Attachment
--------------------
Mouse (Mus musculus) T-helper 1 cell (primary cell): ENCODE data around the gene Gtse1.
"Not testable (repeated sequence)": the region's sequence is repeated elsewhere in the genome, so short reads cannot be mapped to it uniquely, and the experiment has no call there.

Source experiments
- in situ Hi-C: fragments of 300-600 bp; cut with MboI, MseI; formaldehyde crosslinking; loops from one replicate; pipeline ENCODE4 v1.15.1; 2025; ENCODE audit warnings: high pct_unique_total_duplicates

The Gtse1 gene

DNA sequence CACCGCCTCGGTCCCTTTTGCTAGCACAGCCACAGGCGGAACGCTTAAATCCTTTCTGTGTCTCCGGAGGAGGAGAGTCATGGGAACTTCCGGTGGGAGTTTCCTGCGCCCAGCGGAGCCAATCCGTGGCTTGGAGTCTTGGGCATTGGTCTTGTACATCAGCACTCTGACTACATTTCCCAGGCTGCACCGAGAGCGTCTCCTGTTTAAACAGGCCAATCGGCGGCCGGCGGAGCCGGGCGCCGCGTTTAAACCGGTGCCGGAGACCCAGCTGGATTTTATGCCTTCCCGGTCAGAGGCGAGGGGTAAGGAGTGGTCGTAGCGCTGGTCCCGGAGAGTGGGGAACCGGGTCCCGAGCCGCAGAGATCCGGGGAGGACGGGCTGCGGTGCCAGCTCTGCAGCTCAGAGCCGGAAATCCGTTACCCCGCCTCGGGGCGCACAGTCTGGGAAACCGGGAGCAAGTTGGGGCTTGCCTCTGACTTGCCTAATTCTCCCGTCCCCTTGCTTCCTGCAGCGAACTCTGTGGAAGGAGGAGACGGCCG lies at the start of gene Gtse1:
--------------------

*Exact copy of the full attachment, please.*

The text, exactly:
Mouse (Mus musculus) T-helper 1 cell (primary cell): ENCODE data around the gene Gtse1.
"Not testable (repeated sequence)": the region's sequence is repeated elsewhere in the genome, so short reads cannot be mapped to it uniquely, and the experiment has no call there.

Source experiments
- in situ Hi-C: fragments of 300-600 bp; cut with MboI, MseI; formaldehyde crosslinking; loops from one replicate; pipeline ENCODE4 v1.15.1; 2025; ENCODE audit warnings: high pct_unique_total_duplicates

The Gtse1 gene

DNA sequence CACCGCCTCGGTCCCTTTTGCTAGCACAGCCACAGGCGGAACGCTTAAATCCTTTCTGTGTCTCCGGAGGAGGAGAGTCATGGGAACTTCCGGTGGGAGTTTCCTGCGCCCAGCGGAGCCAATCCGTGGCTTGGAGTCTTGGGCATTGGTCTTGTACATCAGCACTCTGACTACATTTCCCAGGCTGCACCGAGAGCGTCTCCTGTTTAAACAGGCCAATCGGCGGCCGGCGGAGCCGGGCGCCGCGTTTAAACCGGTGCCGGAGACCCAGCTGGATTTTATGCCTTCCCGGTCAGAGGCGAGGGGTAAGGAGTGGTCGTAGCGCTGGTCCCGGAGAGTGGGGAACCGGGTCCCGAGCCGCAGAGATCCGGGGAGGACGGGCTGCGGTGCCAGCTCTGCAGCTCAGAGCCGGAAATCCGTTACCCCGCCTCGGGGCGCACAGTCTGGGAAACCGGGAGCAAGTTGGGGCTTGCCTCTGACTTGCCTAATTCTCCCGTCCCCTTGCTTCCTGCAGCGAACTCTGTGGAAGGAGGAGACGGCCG lies at the start of gene Gtse1: